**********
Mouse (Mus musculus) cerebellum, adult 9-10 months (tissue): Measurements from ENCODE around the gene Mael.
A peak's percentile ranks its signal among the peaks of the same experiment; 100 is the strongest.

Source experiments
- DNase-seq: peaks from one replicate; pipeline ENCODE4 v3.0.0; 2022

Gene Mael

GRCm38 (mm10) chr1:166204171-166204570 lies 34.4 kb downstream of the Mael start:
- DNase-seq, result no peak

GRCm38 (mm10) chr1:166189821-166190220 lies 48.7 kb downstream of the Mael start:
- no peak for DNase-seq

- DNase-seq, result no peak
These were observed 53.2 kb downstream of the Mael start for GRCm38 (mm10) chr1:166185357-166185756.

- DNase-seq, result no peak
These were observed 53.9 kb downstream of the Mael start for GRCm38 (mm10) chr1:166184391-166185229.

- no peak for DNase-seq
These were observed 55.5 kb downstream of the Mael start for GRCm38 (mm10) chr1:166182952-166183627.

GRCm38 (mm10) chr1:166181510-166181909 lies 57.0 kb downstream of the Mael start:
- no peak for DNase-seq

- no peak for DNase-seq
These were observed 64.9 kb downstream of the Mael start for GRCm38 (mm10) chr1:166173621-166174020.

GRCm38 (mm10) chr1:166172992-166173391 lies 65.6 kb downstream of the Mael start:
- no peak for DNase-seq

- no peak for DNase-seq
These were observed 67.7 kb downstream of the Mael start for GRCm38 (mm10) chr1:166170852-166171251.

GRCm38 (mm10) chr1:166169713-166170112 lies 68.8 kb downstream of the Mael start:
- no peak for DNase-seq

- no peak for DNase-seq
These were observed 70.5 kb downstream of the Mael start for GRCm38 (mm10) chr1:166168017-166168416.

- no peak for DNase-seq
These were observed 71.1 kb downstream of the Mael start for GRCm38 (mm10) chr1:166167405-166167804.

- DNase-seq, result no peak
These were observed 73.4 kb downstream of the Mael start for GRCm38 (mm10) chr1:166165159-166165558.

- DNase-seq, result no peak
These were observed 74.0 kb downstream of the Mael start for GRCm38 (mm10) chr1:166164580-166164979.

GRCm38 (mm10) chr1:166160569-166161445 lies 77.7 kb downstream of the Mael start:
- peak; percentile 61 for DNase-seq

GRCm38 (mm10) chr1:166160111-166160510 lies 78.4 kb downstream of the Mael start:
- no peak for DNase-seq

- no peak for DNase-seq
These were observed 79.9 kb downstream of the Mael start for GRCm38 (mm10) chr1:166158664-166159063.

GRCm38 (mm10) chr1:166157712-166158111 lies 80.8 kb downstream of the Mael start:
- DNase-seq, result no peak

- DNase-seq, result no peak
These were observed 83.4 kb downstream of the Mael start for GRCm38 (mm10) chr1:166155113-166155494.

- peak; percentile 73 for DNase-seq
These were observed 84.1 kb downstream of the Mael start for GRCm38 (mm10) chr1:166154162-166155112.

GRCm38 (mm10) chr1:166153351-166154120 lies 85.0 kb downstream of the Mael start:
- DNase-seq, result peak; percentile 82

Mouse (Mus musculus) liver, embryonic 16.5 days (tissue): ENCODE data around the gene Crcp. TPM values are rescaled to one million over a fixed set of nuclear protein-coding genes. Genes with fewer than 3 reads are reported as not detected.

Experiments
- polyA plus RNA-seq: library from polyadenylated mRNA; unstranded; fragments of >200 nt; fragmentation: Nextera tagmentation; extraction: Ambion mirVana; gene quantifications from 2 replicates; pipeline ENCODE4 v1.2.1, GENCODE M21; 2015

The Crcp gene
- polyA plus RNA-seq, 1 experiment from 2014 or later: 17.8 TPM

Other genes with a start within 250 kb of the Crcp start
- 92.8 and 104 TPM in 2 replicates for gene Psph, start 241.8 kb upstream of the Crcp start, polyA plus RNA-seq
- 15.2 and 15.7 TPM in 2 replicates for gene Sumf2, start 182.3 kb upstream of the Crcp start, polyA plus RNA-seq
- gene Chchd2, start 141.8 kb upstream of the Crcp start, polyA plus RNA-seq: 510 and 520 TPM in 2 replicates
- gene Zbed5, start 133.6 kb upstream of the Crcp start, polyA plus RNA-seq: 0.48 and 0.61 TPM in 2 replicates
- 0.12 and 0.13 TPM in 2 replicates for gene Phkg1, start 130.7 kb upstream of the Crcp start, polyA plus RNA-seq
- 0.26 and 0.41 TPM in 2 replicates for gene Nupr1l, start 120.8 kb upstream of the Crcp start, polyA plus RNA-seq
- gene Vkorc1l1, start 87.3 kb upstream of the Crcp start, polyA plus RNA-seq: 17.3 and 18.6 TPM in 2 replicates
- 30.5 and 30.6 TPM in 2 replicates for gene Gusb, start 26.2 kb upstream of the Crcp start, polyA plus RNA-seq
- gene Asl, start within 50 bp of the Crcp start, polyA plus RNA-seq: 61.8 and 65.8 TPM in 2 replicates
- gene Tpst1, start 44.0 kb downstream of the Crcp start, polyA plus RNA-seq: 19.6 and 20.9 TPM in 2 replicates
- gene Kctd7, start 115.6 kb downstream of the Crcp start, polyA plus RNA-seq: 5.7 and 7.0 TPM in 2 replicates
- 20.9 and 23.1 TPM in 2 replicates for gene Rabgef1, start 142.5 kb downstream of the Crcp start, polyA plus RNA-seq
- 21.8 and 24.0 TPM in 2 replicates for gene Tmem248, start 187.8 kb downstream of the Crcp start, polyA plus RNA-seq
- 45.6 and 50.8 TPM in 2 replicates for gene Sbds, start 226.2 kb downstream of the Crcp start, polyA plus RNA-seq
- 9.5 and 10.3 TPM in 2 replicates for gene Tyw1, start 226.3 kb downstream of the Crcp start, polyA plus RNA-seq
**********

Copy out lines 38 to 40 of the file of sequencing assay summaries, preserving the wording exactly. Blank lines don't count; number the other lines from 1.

- no peak for DNase-seq
These were observed 79.9 kb downstream of the Mael start for GRCm38 (mm10) chr1:166158664-166159063.

GRCm38 (mm10) chr1:166157712-166158111 lies 80.8 kb downstream of the Mael start: